Saturday, March 16, 2013

U.S.NRI's - Investments from INDIA are no more TAX FREE

Lots of U.S.NRI investors invests in India (non-US) mutual funds, bonds and various types of “life insurance” products (the latter are often a fancy version of a foreign mutual fund investment).  Sadly, these investors are often taken in by the sales pitch of investment advisors unfamiliar with latest US tax laws.  The sales pitch focuses on the fact that the investment can grow tax- free for many years. While it is true that no tax may be payable in the fund’s jurisdiction (Nil Long term capital gain for Equity for instance), significant US taxes are payable by the US NRI's owner under the so-called “passive foreign investment company” or  “PFIC” rules.

The latest IRS announcement regarding the annual reporting of PFICs as mandated by tax laws enacted in President Obama’s first term.  The Foreign Account Tax Compliance Act (FATCA) enacted in 2010 had numerous provisions. One of them mandated that US owners of PFICs (whether such ownership is direct or indirect) must annually report significant information to the IRS(Internal Revenue Service U.S). This annual report was to be made on Form 8621. 

What is a PFIC and What Does it Mean If you Have One?

More often than not, the foreign mutual fund or similar investment will be characterized as a PFIC. A PFIC includes any non-US corporation if 75% or more of its gross income for the year consists of “passive income”.  Passive income generally includes dividends, interest, rents, royalties, most foreign currency and commodity gains, and capital gains from assets that produce such income. Just about all of the income of a fund will usually qualify as passive and so, nearly all foreign funds will qualify as PFICs!

Don’t Mind Losing Your Investment? PFIC Means Very Harsh Tax Consequences

Form 8621-This is the form you would need to fill up if you have mutual fund holdings in an Indian mutual fund company. The form gives you several options to declare the notional appreciation. Let's take a look at the options relevant for a retail mutual fund investor:

Option 1: Election to mark-to-market PFIC

This is the most common option for Indian mutual fund investments. "Broadly speaking, according to this option, you must declare as income the notional gains in the market value of your fund holdings during the year."

Here is what typically happens:

- In the year of purchase, the gains are the difference between market value at the end of the year and cost of purchase.

- In the subsequent years, the gains are the difference between market value at the end of the year and 'adjusted basis'. Adjusted basis is usually the market value in the beginning of the year. In case there is a loss, the loss can be set off against foreign PFIC notional gains of only the previous years. Any loss that is not set off is added back to the adjusted basis of the next year. So for instance, if in year 1 you incurred a notional gain of $100 on your PFIC, $100 would be taxed as ordinary income in year

Suppose your loss in year 2 was $150. In year 2, you would be allowed to deduct a loss of $100 from your total income (loss to the extent of gains taxed earlier).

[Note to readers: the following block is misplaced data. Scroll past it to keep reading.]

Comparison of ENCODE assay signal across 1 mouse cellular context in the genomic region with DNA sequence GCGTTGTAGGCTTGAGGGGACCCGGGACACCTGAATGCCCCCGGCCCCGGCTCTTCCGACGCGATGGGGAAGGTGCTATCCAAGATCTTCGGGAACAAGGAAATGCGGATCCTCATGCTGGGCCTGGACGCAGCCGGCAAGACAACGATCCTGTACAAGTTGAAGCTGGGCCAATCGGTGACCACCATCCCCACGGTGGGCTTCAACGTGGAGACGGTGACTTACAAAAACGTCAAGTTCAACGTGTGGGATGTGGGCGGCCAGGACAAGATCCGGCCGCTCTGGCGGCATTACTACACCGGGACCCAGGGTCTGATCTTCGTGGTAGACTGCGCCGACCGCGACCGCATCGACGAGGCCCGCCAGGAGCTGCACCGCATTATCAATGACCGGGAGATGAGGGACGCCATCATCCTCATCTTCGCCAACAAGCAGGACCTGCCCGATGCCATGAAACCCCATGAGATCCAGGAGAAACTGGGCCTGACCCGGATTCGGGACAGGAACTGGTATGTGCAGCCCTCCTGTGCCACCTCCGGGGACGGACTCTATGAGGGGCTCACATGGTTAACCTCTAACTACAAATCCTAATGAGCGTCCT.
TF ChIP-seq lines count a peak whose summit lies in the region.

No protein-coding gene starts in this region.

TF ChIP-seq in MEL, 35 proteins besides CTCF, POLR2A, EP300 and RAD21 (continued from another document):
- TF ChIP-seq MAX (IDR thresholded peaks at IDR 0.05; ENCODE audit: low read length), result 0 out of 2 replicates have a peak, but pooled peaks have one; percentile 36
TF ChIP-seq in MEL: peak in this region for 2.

- When the units are actually sold, you will be taxed long term capital gains only on the portion of gains that has not been taxed in previous years as ordinary income

Option 2: Election to treat as QEF - Qualified Electing Fund

"This option is commonly used in case of investments by US residents and citizens in offshore private equity funds,"

A QEF is taxed like a partnership wherein each investor is considered to have a share in the total profits of the fund. You can exercise this option only if the foreign fund agrees to share information with you about your share of profits.

Option 3: Excessive distribution method

"This is a default election. If you opt out of all other options, you will be taxed as per this option, which is also the most taxing,"

He adds, "According to this option, the distributions in the current year should be
at least 125% of the average distributions of last 3 years. The logic being that you are receiving incremental income every year from the fund and therefore not trying to defer taxes. If you do not meet this condition, then the total distributions are allocated over the entire holding period and taxed in each year at the highest tax rate of that year. Not only that, you will also be charged interest on each year's tax liability."

What this means: Suppose you did not make any election on your PFICs and throughout the holding period, did not fill up Form 8621 for your PFIC holdings.

You held the PFIC units for say 10 years and did not receive any distributions during these 10 years. In the year of sale, you made a gain of $100. In the year of sale, your gains will be distributed over the past 10 years, that is, $10 per year. It will be treated as though you did not pay tax on $10 per year and hence in year 10, you must pay tax for each of these years plus interest on the delay. You will have to fill up part IV of Form 8621.

Just in case you are thinking of ‘ignoring’ the rules regarding self-reporting on PFICs, please note that under other provisions of FATCA, ”foreign financial institutions” will be required to report directly to the IRS about assets held by US persons with that institution. The FATCA rules will make it very easy for the IRS to cross-reference the information provided by the foreign financial institution with the taxpayer’s Form 8621 to determine whether taxes and reporting on the foreign fund have been properly undertaken.